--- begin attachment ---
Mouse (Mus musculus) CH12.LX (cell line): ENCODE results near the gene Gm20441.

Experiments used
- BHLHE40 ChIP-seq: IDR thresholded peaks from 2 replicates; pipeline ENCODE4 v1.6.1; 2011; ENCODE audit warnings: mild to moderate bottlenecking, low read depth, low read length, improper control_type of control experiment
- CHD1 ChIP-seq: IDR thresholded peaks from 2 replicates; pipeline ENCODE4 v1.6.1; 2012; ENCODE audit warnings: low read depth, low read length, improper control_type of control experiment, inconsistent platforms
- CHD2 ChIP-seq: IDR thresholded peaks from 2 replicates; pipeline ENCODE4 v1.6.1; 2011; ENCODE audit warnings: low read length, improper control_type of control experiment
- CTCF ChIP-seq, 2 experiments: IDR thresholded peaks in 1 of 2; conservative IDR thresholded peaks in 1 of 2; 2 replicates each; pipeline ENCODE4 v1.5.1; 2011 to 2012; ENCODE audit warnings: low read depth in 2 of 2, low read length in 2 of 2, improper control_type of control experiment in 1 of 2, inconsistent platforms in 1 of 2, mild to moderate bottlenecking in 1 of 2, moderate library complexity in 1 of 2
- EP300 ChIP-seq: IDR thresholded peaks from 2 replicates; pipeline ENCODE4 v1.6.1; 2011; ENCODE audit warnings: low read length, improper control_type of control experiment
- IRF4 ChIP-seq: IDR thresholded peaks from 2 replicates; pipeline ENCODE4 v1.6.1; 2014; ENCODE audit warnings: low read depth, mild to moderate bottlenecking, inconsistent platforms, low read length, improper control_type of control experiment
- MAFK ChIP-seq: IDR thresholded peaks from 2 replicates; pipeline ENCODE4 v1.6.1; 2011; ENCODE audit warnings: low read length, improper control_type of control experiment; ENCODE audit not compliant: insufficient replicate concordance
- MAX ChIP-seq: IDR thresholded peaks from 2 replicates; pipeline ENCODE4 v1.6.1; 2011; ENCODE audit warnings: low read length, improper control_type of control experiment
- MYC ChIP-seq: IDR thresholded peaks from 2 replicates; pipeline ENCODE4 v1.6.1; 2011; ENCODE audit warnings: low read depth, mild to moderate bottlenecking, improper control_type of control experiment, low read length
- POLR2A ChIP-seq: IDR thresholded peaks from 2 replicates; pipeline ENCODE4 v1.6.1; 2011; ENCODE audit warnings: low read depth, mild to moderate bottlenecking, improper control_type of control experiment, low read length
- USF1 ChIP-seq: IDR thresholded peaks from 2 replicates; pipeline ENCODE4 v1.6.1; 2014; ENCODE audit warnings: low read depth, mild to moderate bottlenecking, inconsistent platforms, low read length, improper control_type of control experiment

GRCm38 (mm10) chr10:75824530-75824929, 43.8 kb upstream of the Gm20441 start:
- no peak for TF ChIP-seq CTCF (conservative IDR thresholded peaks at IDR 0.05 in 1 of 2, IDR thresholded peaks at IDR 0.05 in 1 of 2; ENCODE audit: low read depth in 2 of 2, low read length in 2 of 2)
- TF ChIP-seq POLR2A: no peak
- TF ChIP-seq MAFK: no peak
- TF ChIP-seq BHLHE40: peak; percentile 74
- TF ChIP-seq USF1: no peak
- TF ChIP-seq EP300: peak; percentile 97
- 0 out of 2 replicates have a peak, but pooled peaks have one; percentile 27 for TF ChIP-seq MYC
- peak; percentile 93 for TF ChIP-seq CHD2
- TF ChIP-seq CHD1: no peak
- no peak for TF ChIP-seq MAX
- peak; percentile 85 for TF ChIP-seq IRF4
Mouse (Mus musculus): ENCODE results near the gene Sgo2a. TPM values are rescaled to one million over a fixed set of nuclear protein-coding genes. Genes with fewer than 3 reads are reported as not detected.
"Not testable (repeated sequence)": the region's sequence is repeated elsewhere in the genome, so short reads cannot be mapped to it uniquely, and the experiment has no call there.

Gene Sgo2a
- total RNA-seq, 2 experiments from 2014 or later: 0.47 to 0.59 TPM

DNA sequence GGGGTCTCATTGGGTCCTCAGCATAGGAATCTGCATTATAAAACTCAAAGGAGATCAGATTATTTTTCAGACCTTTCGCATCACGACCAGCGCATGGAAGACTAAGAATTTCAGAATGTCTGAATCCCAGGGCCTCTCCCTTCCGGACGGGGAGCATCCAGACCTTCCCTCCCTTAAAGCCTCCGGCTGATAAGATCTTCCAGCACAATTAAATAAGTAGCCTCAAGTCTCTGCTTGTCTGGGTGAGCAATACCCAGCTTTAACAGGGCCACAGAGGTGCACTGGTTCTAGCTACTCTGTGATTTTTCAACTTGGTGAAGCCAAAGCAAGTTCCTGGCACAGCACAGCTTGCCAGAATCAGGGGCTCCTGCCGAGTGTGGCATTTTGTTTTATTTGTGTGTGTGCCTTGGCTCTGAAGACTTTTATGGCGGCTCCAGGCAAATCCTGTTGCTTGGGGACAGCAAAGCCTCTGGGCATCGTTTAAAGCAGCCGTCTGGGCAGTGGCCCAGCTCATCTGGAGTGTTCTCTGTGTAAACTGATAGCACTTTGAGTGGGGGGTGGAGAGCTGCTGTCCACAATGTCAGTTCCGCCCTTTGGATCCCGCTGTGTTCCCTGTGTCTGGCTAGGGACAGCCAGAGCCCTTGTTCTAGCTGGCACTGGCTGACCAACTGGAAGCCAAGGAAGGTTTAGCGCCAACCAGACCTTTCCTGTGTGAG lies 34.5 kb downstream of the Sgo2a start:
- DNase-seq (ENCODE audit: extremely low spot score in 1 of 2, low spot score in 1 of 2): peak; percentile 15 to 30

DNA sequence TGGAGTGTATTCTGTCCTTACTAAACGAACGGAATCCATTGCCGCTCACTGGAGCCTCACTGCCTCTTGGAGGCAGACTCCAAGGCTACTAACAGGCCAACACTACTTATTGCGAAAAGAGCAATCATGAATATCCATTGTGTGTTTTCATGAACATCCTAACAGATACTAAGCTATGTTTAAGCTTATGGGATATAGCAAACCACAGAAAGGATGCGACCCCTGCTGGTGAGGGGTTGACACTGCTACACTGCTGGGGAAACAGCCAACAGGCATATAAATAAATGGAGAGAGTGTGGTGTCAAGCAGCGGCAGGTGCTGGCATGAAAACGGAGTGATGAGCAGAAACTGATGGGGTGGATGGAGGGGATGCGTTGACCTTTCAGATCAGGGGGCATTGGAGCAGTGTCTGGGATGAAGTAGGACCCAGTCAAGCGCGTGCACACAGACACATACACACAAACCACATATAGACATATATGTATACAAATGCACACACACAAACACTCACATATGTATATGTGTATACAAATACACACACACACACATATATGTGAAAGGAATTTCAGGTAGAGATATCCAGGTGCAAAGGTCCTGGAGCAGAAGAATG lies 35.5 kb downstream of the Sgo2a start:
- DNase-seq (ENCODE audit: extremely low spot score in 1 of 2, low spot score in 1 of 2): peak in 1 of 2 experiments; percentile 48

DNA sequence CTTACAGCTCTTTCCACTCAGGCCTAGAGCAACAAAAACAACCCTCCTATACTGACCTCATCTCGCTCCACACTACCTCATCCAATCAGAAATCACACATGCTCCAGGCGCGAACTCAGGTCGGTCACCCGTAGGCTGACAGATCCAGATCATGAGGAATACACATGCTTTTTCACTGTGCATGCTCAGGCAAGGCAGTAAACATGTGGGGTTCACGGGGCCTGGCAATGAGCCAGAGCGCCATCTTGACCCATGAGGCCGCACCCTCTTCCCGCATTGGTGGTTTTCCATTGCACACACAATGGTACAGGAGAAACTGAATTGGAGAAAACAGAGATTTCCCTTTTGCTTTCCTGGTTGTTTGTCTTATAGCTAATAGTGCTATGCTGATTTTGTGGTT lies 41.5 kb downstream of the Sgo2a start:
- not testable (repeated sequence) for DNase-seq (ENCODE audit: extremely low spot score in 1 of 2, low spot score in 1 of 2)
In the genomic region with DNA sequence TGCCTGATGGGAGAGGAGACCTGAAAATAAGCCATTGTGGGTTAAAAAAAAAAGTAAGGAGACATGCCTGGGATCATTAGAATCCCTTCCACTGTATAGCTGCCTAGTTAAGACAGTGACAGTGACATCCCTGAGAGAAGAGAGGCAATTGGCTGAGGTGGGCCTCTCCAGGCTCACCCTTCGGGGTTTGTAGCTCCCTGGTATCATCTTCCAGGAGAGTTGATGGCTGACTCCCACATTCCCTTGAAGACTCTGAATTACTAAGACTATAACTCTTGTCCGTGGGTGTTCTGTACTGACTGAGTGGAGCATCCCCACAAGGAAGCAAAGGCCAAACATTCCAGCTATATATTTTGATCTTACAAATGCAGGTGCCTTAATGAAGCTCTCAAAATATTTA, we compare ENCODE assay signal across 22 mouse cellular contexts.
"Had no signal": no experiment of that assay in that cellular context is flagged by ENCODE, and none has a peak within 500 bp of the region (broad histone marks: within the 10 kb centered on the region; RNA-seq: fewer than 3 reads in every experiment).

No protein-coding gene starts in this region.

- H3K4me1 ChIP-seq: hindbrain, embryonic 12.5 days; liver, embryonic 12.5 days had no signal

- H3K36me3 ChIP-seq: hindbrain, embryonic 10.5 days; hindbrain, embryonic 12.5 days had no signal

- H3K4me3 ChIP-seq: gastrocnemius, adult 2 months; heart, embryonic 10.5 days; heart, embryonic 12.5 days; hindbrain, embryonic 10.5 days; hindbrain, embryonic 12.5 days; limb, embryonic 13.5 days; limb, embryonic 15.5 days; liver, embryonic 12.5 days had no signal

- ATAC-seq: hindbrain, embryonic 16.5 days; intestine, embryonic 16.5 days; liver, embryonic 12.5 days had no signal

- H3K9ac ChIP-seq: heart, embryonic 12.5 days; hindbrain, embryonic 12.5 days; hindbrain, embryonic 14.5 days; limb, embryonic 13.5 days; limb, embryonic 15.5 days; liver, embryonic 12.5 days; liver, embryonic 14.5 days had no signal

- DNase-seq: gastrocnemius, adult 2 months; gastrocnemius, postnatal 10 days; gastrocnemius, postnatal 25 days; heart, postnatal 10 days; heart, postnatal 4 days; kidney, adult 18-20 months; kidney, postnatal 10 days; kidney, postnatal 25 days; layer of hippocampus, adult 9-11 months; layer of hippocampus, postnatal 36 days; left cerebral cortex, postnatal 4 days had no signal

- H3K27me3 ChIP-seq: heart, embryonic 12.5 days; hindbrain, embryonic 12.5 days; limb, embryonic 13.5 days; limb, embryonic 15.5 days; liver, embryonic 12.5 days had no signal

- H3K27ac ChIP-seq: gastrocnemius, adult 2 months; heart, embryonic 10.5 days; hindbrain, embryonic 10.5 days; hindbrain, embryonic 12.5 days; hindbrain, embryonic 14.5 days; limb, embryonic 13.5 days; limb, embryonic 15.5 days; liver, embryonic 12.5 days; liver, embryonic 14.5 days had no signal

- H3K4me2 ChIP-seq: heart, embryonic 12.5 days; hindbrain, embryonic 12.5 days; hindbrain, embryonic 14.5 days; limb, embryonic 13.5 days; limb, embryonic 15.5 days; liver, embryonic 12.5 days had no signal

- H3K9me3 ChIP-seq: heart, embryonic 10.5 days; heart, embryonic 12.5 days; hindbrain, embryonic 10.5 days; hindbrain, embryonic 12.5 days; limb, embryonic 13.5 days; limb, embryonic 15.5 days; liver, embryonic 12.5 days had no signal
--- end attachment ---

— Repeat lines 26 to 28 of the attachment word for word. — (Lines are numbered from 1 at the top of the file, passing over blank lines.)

Mouse (Mus musculus): ENCODE results near the gene Sgo2a. TPM values are rescaled to one million over a fixed set of nuclear protein-coding genes. Genes with fewer than 3 reads are reported as not detected.
"Not testable (repeated sequence)": the region's sequence is repeated elsewhere in the genome, so short reads cannot be mapped to it uniquely, and the experiment has no call there.

Gene Sgo2a